Parliamentarians at the IACC? What are you doing here?

This text was originally published in the 15th IACC blog and is authored by Vicki Baxter Amade,  GOPAC’s Global Task Force Advisor for the Participation of Society.  

In November 2012, the Global Organization of Parliamentarians Against Corruption (GOPAC) led its first formal delegation to the IACC, with a panel workshop about the role of parliamentarians and GOPAC speakers on three other panels and the closing plenary. But it was at our information booth that the extent of the challenges we face with public perception of parliamentarians and corruption really hit home. Over four days we answered a plethora of questions from over 300 visitors, but there were three key themes which kept emerging.

Parliamentarians? Aren’t you part of the problem?

This was unquestionably one of the most frequently asked questions at our booth. And yes, sadly, there are far too many cases where parliamentarians have been at the centre of corruption scandals. Whether through direct involvement in accepting bribes for votes or misappropriation of public funds; more subtle abuse of power or padding of expense claims; or simply failure to exercise their responsibility to provide effective oversight of the executive; parliamentarians can indeed be part of the problem. This is why GOPAC, through its Global Task Force on Parliamentary Ethics and Conduct, encourages all parliamentarians to adopt an effective code of conduct and why we argue against parliamentarians enjoying total immunity against prosecution. But parliamentarians can also be part of the solution. By enacting anti-corruption legislation, by exercising effective parliamentary oversight and by providing responsible leadership, parliamentarians have a significant role to play in promoting transparency and good governance and in combatting corruption.

Parliamentarians? Isn’t this a meeting for civil society?

This was best summed up by one lady who flicked through our brochures but, when asked if she would like more information, responded that actually parliamentarians weren’t really relevant to her work. I asked her about her work in combatting corruption in land rights and fishing permits and how she planned to achieve this without legislation, which led to an extended conversation on the role parliamentarians can play in fighting corruption. The reality is that, not only are parliamentarians part of civil society, they are the only members who can directly affect key anti-corruption legislation. Parliamentarians are elected by the people, to serve the people and to act as the voice of the people in parliament. GOPAC’s Global Task Force on the Participation of Society works to ensure that parliamentarians stay conscious of the need to remain engaged with their constituents and to ensure that their voice is heard.   GOPAC promotes legislation which provides for public access to information; protects the media and other members of civil society who stand up against corruption; and empowers independent anti-corruption commissions.   We work closely with a wide range of civil society organizations such as the UNCAC Coalition, Revenue Watch Institute and Publish What You Pay and have recently concluded a formal Collaboration Framework Agreement with Transparency International.   The IACC concluded with a final plenary on collectively defining the global governance agenda – I would challenge anybody to come up with a realistic plan to tackle corruption which failed to include the involvement of parliamentarians.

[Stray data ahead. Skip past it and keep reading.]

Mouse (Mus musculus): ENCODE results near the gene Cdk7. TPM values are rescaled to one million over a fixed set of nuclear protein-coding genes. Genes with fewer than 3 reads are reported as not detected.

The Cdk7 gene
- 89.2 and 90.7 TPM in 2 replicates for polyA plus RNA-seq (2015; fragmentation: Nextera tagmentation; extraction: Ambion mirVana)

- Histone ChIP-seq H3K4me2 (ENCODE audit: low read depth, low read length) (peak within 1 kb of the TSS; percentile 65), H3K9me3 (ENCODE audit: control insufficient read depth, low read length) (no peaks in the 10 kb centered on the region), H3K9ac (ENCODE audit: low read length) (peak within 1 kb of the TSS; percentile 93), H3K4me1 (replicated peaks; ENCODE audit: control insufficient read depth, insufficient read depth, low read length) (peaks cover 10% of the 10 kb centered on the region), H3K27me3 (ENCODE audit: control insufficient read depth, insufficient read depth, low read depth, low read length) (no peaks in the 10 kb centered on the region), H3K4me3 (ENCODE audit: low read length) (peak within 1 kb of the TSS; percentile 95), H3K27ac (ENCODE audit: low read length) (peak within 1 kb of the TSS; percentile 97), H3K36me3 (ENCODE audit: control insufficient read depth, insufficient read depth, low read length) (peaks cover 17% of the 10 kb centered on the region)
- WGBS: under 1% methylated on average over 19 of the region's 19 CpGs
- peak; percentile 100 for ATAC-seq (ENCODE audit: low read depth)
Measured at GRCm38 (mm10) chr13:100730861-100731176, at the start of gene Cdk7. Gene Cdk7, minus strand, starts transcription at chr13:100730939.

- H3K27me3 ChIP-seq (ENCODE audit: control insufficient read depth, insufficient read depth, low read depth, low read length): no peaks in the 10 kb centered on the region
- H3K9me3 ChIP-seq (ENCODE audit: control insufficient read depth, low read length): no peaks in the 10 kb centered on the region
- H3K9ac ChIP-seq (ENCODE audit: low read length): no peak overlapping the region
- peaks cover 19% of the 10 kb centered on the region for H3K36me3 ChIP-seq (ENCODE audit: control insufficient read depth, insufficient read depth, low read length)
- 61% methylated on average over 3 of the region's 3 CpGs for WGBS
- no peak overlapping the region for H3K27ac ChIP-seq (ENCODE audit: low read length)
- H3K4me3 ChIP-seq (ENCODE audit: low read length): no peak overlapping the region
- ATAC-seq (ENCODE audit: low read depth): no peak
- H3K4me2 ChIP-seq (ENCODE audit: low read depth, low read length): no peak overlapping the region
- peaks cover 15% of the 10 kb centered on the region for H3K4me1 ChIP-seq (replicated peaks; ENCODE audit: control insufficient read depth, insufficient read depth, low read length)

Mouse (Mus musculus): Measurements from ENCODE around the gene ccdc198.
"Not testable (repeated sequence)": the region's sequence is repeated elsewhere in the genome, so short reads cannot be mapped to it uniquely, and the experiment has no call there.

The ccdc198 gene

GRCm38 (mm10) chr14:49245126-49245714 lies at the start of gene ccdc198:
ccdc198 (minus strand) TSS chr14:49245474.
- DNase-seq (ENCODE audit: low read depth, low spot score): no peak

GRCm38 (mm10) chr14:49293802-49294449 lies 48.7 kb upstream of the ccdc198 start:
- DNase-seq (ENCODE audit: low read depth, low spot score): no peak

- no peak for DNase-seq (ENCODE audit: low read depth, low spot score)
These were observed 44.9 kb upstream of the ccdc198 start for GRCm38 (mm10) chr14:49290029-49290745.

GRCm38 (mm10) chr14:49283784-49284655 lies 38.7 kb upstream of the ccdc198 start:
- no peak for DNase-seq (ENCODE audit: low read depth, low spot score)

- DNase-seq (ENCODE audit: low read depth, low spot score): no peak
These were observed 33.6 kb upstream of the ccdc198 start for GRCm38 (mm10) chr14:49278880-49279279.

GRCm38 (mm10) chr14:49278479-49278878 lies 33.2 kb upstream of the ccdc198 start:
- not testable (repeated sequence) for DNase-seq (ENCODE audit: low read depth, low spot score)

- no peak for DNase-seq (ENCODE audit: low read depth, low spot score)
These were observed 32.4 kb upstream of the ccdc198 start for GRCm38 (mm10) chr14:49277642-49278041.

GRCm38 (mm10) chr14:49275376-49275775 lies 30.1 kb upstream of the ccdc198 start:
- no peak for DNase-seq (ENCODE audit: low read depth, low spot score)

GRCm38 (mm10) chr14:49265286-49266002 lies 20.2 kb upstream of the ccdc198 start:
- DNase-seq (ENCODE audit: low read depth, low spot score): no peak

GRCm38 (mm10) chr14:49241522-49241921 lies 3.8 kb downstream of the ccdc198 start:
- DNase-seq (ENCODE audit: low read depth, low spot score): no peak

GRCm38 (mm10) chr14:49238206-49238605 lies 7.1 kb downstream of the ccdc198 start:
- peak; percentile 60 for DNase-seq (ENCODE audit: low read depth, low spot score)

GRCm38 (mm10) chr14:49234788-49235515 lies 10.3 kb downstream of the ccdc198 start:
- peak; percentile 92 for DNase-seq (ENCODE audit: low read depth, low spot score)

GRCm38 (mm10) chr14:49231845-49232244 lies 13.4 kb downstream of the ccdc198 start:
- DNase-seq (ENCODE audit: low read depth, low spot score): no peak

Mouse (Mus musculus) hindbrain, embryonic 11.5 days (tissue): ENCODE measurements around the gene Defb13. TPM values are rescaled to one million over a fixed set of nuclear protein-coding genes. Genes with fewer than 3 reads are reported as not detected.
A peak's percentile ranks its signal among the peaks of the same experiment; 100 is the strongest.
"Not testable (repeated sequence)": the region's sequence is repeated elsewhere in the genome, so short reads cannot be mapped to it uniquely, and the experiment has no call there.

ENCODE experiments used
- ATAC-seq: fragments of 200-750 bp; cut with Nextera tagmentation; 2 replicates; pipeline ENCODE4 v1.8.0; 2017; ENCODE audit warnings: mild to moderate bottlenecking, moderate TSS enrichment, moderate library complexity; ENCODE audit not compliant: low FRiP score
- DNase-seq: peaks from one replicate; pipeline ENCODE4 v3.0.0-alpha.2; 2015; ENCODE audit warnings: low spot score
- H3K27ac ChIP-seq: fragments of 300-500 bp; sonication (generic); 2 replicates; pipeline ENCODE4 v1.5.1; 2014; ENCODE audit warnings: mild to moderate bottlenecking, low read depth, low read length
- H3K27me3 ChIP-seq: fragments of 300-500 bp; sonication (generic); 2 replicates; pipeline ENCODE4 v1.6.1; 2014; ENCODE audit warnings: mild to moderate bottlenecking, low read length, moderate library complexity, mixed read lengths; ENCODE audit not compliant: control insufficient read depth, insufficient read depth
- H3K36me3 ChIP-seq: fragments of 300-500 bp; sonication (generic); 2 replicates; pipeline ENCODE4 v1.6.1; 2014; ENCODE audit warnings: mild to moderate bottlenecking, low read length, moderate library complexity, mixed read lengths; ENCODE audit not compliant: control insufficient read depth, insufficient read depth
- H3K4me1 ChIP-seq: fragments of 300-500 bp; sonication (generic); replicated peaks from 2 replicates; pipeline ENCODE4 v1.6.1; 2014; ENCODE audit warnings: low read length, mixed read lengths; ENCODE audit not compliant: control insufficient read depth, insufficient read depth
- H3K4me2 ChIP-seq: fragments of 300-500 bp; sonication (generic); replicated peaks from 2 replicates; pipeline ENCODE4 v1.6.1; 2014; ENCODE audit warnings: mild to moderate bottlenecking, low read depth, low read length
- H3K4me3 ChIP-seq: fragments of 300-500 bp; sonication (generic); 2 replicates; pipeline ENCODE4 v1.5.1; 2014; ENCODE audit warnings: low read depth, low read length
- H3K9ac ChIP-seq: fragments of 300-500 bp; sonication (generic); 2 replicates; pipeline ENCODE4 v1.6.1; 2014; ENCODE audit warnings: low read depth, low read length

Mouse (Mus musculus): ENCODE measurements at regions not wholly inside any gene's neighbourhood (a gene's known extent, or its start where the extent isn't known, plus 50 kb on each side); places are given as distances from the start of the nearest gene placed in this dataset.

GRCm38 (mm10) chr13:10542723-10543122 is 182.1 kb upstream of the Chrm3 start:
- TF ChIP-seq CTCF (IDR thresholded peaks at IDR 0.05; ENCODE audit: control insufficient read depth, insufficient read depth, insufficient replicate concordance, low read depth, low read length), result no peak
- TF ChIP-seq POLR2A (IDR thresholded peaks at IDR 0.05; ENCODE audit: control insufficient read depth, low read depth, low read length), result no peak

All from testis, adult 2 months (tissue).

Why Should Parliamentarians Join GOPAC?

For those who understood the role Parliamentarians had to play in representing civil society in combatting corruption, the next question on their lips was what GOPAC had to offer.   With over 500 members worldwide, organized through regional and national chapters, GOPAC provides unity, leadership, motivation and peer support to parliamentarians who are serious in combatting corruption. We are non-partisan, forming cross-party coalitions with the single objective of working against corruption. Our Global Task Forces provide capacity building workshops, guides and handbooks, and model legislation on a range of key anti-corruption issues. We share and learn from the experiences (both good and bad) of our membership at the national, regional and global level. This is why our membership is in constant growth, with two new regions and several new national chapters currently under development.   I hope that all active citizens are taking the opportunity to engage with parliamentarians and ask them whether they are members of GOPAC.  If not, perhaps you should be asking them why not….

GOPAC is a worldwide alliance of parliamentarians working together to combat corruption, strengthen good government, and uphold the rule of law.  Visit us at www.gopacnetwork.org, Follow us on Twitter  @GOPAC_Eng, and on Facebook  at facebook.com/gopacnetwork. Join us at our next Global Conference in Manila http://gopacmanila2013.com/ in January.

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9 Responses to Parliamentarians at the IACC? What are you doing here?

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